Covid-19 boosts technology use in road construction

Covid-19 boosts technology use in road construction

As the pandemic continues to spur interest in technology among road construction companies, this article delves into the reasons that are encouraging manufacturers to engage in more R&D. ...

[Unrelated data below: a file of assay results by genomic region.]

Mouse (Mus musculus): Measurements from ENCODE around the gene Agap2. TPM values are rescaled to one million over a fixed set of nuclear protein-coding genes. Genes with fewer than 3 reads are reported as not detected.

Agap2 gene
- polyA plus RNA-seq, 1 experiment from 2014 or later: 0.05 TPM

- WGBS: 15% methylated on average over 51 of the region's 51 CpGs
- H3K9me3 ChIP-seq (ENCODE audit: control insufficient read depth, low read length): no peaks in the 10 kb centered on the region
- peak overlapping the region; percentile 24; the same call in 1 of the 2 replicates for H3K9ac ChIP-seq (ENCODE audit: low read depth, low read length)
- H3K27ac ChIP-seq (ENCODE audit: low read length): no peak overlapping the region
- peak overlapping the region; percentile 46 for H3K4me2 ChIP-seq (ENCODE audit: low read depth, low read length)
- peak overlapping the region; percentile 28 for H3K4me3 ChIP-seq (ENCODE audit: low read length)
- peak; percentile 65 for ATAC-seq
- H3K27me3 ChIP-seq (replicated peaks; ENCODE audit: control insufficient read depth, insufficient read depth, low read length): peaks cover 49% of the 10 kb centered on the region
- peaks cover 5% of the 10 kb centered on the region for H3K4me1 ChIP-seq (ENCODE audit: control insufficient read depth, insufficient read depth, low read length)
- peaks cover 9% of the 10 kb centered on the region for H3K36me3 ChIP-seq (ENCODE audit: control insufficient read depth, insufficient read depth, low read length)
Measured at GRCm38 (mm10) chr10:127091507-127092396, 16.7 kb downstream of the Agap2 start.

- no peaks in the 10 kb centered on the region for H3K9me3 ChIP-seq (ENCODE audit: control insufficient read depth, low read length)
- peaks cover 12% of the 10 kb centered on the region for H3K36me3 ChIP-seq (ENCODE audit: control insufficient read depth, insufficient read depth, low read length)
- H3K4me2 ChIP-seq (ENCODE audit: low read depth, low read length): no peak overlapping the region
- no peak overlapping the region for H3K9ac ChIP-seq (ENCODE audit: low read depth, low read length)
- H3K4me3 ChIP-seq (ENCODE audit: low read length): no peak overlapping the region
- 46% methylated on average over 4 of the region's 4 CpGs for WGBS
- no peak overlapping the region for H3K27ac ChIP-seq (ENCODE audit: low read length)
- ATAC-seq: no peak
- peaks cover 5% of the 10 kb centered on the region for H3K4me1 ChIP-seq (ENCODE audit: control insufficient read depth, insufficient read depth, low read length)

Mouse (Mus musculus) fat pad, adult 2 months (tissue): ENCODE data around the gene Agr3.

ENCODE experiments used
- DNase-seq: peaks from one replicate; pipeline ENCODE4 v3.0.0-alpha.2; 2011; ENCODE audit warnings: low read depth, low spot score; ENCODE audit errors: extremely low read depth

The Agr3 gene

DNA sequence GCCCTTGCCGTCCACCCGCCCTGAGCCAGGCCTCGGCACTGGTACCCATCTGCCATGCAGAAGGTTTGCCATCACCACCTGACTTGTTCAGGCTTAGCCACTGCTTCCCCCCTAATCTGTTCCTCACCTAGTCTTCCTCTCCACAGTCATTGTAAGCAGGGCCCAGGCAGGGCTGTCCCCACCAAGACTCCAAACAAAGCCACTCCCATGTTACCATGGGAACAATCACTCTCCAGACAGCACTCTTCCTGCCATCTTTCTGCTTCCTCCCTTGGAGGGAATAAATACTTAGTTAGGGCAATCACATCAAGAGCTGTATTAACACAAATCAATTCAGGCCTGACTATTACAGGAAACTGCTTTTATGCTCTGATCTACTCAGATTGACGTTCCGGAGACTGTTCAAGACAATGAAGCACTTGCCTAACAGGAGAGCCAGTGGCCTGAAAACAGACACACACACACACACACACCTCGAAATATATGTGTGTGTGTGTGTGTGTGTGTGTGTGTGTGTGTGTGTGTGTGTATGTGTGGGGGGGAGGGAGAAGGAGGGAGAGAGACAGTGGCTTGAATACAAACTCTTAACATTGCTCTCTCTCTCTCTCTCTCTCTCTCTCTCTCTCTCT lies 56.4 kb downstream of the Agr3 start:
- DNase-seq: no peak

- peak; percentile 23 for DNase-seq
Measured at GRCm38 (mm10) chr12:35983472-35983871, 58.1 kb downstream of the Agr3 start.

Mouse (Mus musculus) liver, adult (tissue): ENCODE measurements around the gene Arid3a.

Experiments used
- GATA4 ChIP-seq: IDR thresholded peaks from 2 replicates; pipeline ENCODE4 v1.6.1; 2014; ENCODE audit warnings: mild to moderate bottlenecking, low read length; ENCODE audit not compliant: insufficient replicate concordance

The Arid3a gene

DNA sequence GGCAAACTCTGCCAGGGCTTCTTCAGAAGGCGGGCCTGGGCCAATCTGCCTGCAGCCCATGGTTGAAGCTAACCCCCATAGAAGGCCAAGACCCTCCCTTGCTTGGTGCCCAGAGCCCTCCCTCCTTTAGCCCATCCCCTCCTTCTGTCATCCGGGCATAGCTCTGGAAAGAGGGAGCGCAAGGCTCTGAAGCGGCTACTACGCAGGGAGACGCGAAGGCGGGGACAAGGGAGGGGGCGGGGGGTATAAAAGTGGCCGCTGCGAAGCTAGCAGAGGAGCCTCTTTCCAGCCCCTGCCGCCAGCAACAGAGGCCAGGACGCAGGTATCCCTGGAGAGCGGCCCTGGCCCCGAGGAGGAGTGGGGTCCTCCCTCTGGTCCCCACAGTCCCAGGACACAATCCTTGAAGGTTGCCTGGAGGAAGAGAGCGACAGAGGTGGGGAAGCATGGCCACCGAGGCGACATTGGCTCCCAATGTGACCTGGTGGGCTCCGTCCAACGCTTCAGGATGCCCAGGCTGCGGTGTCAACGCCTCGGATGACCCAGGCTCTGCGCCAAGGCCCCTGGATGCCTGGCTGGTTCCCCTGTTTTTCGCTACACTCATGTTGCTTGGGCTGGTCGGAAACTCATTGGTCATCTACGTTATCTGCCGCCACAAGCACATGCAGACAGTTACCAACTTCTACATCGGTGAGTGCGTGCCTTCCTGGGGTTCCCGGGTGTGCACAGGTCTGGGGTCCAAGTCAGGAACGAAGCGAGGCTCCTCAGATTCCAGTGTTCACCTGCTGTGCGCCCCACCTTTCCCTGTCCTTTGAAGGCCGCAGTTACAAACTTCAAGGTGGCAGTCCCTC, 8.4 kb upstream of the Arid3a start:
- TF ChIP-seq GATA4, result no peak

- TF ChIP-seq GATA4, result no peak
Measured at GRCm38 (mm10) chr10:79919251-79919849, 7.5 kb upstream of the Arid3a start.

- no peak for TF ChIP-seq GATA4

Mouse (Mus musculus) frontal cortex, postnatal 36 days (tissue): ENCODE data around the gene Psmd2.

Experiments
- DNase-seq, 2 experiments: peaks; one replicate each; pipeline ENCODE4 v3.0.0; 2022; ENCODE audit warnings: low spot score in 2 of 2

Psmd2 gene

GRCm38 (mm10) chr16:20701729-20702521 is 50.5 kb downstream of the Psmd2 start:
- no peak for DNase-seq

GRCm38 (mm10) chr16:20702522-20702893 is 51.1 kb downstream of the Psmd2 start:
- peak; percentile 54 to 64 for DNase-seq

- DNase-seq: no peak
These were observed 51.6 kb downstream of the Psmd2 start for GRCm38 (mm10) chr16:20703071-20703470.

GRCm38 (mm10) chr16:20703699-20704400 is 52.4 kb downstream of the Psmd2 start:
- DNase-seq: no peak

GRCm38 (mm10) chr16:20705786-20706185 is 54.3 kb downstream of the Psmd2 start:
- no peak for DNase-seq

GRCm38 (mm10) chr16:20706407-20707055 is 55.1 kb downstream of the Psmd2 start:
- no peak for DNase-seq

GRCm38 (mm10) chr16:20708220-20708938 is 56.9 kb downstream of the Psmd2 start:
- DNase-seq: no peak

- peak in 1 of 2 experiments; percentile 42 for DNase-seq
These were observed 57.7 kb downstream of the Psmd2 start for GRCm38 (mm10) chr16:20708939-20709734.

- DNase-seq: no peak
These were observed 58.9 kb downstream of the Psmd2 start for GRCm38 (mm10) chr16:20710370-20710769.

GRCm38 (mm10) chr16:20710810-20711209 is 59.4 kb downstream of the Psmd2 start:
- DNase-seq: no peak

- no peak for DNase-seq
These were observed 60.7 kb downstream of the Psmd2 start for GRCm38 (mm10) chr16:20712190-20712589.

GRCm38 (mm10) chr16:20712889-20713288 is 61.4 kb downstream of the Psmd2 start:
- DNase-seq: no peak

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As the pandemic continues to spur interest in technology among road construction companies, this article delves into the reasons that are encouraging manufacturers to engage in more R&D. ________ Despite the constraints imposed by the pandemic, 8,169 km of national highways were constructed between April 2020 and January 2021, marking a construction rate of around 28.16 km a day. The Ministry of Road Transport and Highways (MoRTH)and the National Highways Authority of India have worked very effectively as a catalyst for the sector, spurring huge demand for construction equipment during such a challenging period, observes Sanjay Saxena, Senior Vice President & Head of Heavy Equipment Business Unit, Sany Heavy Industry India. Saxena is optimistic about this momentum continuing in FY 22, given the highest ever allocation for road and highway development in the recent budget, Rs 118,101 crore, nearly 20% higher than the previous year’s estimates. So, where will India see the most road construction activity? Action areas “This year North India will see the commencement of the Delhi-Mumbai Expressway, the 210 km Delhi-Dehradun economic corridor, the 63 km Kanpur-Lucknow Expressway, the Amritsar-Jamnagar project, and the Delhi-Katra project,” shares Saxena. “In the south, the 278 km Bengaluru-Chennai Expressway project will start this year. Other new projects announced in this years’ budget will come up primarily in Tamil Nadu, Kerala and West Bengal.” This year, big ticket EPC road projects such as Bharat Mala, the Amritsar-Jamnagar highway, the Ganga Expressway, the Samruddhi Mahamarg Project, etc, all of which are moving along at a good pace, will generate demand for road equipment, says Ramesh Palagiri, Managing Director and CEO, Wirtgen India. “Border road projects are also lined up, and now their execution may improve as the roles of border roads and MoRTH are better defined, with border roads getting more authority to execute projects independently.” Record outlays for MoRTH and for railway corridors and other structural developments augur well for our industry, observes Deepak Shetty, CEO and Managing Director, JCB India. “With the formation of a Development Finance Institute (DFI), the stress in capital requirements for long-term infrastructure projects should significantly ease out.” At the national level, Shetty believes that large projects like Sagarmala and Bharatmala would drive demand. Additionally, the creation of 100 new airports, smart cities and metro projects and rural roads will also contribute significantly. Other positives in the budget are the proposed privatisation drive and the monetisation of assets, the focus on hydrogen energy, the aim to create an ecosystem for alternative fuels and the focus on creating healthcare infrastructure countrywide, adds Shetty. With the budget for FY22 putting a lot of focus on reviving infrastructure and growing the number of new road and highway projects to 7,400, Sandeep Mathur, India CE, Brand Leader, Case India, is optimistic about the future. “Introducing the Development Finance Institution to provide ₹20,000 crore to launch the National Asset Monetisation Pipeline to fund new infra projects will stabilise the sector further. Plans to expand the national highway route by around 60,000 km in the next five years and committing Rs 1.97 trillion to the manufacturing sector over that time will also help the industry revive.” Mathur expects to see action in Tamil Nadu, Kerala, West Bengal and Assam. “Recently, under the Bharat Mala Pariyojana, Rs 1,229.38 crore has been approved for Punjab, Rs 1,102.63 crore for Andhra Pradesh and Rs 374.39 crore for Tamil Nadu and Mizoram,” he adds. Technology scores While the road construction industry has fared well during 2020, the year of the pandemic, an interesting outcome is the reverse mass migration of construction workers made technology more appealing to construction companies. “The pandemic has prompted the greater reliance on tech savvy equipment with agencies trying to achieve speed with more automated machines to reduce their engagement of labour and achieve better workmanship, observes Dr Soumendra K Mohanty, Managing Director, SMC India. As a result of the pandemic, customers are increasingly looking forward to owning technologically advanced machines boosting productivity and efficiency, agrees Mathur. Mathur cites a McKinsey report that says that by harnessing industry 4.0 tools like IoT, AI and automation, processes will see 30-50% reduction in machine downtime; 15-30% improvement in labour productivity; 10-30% increase in throughput; and 10-20% decrease in the cost of quality. “Industry 4.0 will enable us to reduce dependency on labour and create smart and intuitive products for the future with higher efficiency and productivity and low downtime,” says Mathur. Palagiri believes the growing demand for better quality of roads will necessitate more digitalisation for benefits like higher productivity, cost control, perfect predictability, efficiency, quality, safety, keeping projects on track and timely completion. In-demand technologies Digital tools and technologies fitted into construction equipment such as telematics, GPS, data collection, condition monitoring, secure remote maintenance, connectivity options, etc. are already being used in the road construction sector to measure what has been done, raw material used at the jobsites, and so on, observes Palagiri. He expects this trend to continue. JCB India has pioneered the integration of digital technology in its range of soil compactors, vibratory tandem road rollers and mini tandem rollers through advanced telematics called ‘LiveLink’. “These machines work in off-road and often remote locations and LiveLink helps in the remote monitoring and fleet management,” explains Shetty. “Today over 180,000 JCB machines communicate in real-time. Technology has transformed how both machine-to-machine and machine-to-customer communication happens.” Case machines spanning compactors for asphalt applications, soil compactors, motor graders, crawler dozers, skid steer loaders and excavators come equipped with a multitude of smart features such as an eagle eye telematics system, compaction meter, etc. While state-of-the-art equipment is increasingly being used on site, Dr Mohanty points out that India lacks expert operators, and therefore, the full potential of equipment is not fully harnessed. India needs to create more skilled operators for improved workmanship using new state-of-the-art equipment. Tech deployments span the use of construction equipment as well as methods and materials. “Road construction got more tech savvy with the use of fully automated plant and machinery with GPS sensors, drone surveillance and mobile-based apps, as well as precast and prefab construction, composite construction, the use of geo textiles, geo composites and geo grids in various road construction elements and the use of raw material such as plastic, pond and fly ash,” explains Sanjay Londhe, Director & CEO, Projects, Ashoka Buildcon. “These technologies have reduced the dependency on labour at site or compensated for labour and raw material shortage, reduced the need for supervision (drones), helped improve the utilisation of resources (apps), and helped manage projects more effectively in real-time from remote locations (drones).” R&D in focus An encouraging development is the government is paving the road for the adoption of new technologies with programmes like value engineering from MoRTH, observes Palagiri. “In fact, with the government being open to leveraging digital tools, Wirtgen is working on new technologies enabling the measurement of a job as it is being done and also to measure the quality and performance characteristics of the job, which can be used by the government to settle contractors’ bills.” Following on from developing products offering better fuel efficiency for sustainable development, lower carbon emissions, lower life cycle costs and higher productivity, Writgen will also be introducing new technologies across its product brands (Wirtgen/ Vogele/ Hamm/ Kleemann) to help speed up construction and improve the ride quality of roads. “At a full design and innovation centre at Pune, the largest outside the UK, JCB is focusing on research for the greater adoption of technologies like telematics, IoT, big data, and data analytics along with machine learning,” shares Shetty. “Pune also houses a state-of-the-art compactor manufacturing facility. Machines Made in India are exported to South Asia and developed markets like the USA, UK and Europe, where they are contributing to building infrastructure.” There’s progress for you! What’s new? Sany has brought out two new motor graders (STG-170 and STG-210) with a new paver model (SSP90-C) in the primary road market. Key offerings in other classes of equipment extensively used in road construction include Sany’s first Made in India piling rig SR235, a range of CEV Stage IV compliant truck cranes, new models of excavators and new concrete machinery. “Case India recently launched a Site-Watch platform with an all-new dashboard, more intuitive navigation and new overview sections that highlight critical information without requiring the user to search extensively for data,” shares Sandeep Mathur, India CE, Brand Leader, Case India. How MoRTH plans to end cartelisation in cement and steel Minister Road Transport and Highways Nitin Gadkari recently said that the government would promote bitumen roads instead of cement/concrete roads due to the cartelisation in the latter industries. This isn’t the first time that the honourable minister has spoken of promoting bitumen technology, observes Sanjay Saxena, Senior Vice President & Head of Heavy Equipment Business Unit, Sany Heavy Industry India. “He has been emphasising bitumen and other innovative road construction methods to eliminate cartelisation, black-marketing and profiteering as well as to cut construction costs and improve maintenance.” A check on cartelisation is much needed, says Sanjay Londhe, Director & CEO, Projects, Ashoka Buildcon. “When the Transport Ministry advocated concrete roads for greenfield alignments including expressways, rigid pavements used to cost 20-25% more than flexible (bituminous) pavements, though this was variable considering the lower maintenance costs of rigid pavements. But with the recent price movement in cement and steel, concrete roads have been made unviable. Now the use of concrete roads is likely to be restricted to high rainfall areas and roads catering to port traffic and some expressways.” I think our government is finally on the right track, says Blesson Varghese, Managing Director, Astec Inc (Asia). “The world over, every advanced country which experimented with concrete roads during its developmental phase, has all very soon realised the benefit of asphalt roads, and reverted to asphalt roads to counter the adverse environmental impact of the production of cement and the difficulty of maintaining and operating concrete roads. Counting the real end-to-end carbon footprints of bitumen and cement led those countries to pull out of building concrete roads. Also, the construction of concrete roads needs more skills and controls as compared to asphalt roads.” By adopting new methods and technologies, Saxena believes the government can easily curtail the ‘sophisticated cartels’ that have been artificially jacking up prices. “This is why the minister has asked the Indian Road Congress (IRC) to ensure the greater use of modified ‘bitumen’ with plastic and rubber waste to improve the cost and the quality of roads and highways and sustainability, as bitumen tops can be recycled and reused.” Minister Gadkari has considered making it mandatory to use modified bitumen but the biggest obstacle is the prohibitive pricing of the product by oil majors, which he is looking to address by increasing competition in the sector. The lack of carbon consciousness among companies producing modified bitumen in India keeps the production cost high as compared with advanced countries, notes Varghese. He advocates a reward mechanism on an industrial level to inspire companies to invest in more energy-efficient systems and thereby reduce their carbon footprints and achieve more attractive production costs. Also, the transportation of modified bitumen to application sites adds up to the final costs, observes Varghese. “Therefore, allowing contractors to produce high quality modified bitumen on site, with mobile plants, could help tackle this issue. With contractors responsible for the performance of the pavements, strict adherence to quality of such on site produced bitumen can be easily controlled. Importing bitumen along with the production and modification of on-site bitumen would surely help increase the competitiveness and open markets to more players.” Minister Gadkari is also open to using other new materials in road and bridge construction. He recently spoke of using steel fibre to construct a bridge in Latur, to reduce the cost of construction by 20-25%. Next, he is looking at promoting the use of carbon steel fibre and plastic fibre, and agricultural-based materials like bamboo and jute in crash barriers. The shift to black tops will impact demand for bitumen as well as associated equipment. While over 60% of road projects in the country use various grades of VG bitumen, including VG-10, VG-30 and VG-40, Saxena expects this to now increase. “We’re seeing a slight shift from concrete roads to bituminous roads, so the demand for asphalt pavers has picked up,” adds Ramesh Palagiri, Managing Director and CEO, Wirtgen India. “Concrete pavers saw a surge in demand in the last some years, which has now tapered down.” A contrary view is that India would be better off without the switch to asphalt roads. From the perspective of the quality of roads, “well-constructed concrete roads need the least maintenance and have a high service life,” observes Soumendra K Mohanty, Managing Director, SMC India. “Most of our minor roads have a low formation level. In areas of annual rainfall over 1000mm, bituminous top roads are prone to failure. So for a longer service life concrete roads are preferable.” From the perspective of trade, Dr Mohanty points out that higher prices paid to cartels still remain within the country while precious foreign exchange (dollars) is spent when bitumen is imported. So, he proposes that the nation look inward for a solution to the cartelisation of cement. -By Charu Bahri